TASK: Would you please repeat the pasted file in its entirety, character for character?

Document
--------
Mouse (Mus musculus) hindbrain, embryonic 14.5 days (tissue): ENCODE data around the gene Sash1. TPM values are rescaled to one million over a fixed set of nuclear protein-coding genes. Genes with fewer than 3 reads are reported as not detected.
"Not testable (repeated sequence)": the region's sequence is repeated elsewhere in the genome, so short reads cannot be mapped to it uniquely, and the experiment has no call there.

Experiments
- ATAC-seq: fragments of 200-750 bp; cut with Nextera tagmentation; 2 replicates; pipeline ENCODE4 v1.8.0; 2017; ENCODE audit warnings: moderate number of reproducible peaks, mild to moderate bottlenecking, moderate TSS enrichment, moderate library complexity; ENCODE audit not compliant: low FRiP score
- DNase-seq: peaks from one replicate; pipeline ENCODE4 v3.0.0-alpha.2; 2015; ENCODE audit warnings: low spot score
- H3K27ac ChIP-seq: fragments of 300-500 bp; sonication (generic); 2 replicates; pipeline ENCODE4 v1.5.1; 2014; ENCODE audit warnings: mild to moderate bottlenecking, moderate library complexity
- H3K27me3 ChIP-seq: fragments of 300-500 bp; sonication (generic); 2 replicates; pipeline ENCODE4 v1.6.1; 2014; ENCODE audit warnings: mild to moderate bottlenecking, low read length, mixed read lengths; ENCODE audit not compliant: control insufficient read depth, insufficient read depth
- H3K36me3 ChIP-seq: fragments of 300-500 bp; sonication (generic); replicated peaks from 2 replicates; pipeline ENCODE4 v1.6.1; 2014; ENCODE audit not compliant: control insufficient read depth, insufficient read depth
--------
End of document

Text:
Mouse (Mus musculus) hindbrain, embryonic 14.5 days (tissue): ENCODE data around the gene Sash1. TPM values are rescaled to one million over a fixed set of nuclear protein-coding genes. Genes with fewer than 3 reads are reported as not detected.
"Not testable (repeated sequence)": the region's sequence is repeated elsewhere in the genome, so short reads cannot be mapped to it uniquely, and the experiment has no call there.

Experiments
- ATAC-seq: fragments of 200-750 bp; cut with Nextera tagmentation; 2 replicates; pipeline ENCODE4 v1.8.0; 2017; ENCODE audit warnings: moderate number of reproducible peaks, mild to moderate bottlenecking, moderate TSS enrichment, moderate library complexity; ENCODE audit not compliant: low FRiP score
- DNase-seq: peaks from one replicate; pipeline ENCODE4 v3.0.0-alpha.2; 2015; ENCODE audit warnings: low spot score
- H3K27ac ChIP-seq: fragments of 300-500 bp; sonication (generic); 2 replicates; pipeline ENCODE4 v1.5.1; 2014; ENCODE audit warnings: mild to moderate bottlenecking, moderate library complexity
- H3K27me3 ChIP-seq: fragments of 300-500 bp; sonication (generic); 2 replicates; pipeline ENCODE4 v1.6.1; 2014; ENCODE audit warnings: mild to moderate bottlenecking, low read length, mixed read lengths; ENCODE audit not compliant: control insufficient read depth, insufficient read depth
- H3K36me3 ChIP-seq: fragments of 300-500 bp; sonication (generic); replicated peaks from 2 replicates; pipeline ENCODE4 v1.6.1; 2014; ENCODE audit not compliant: control insufficient read depth, insufficient read depth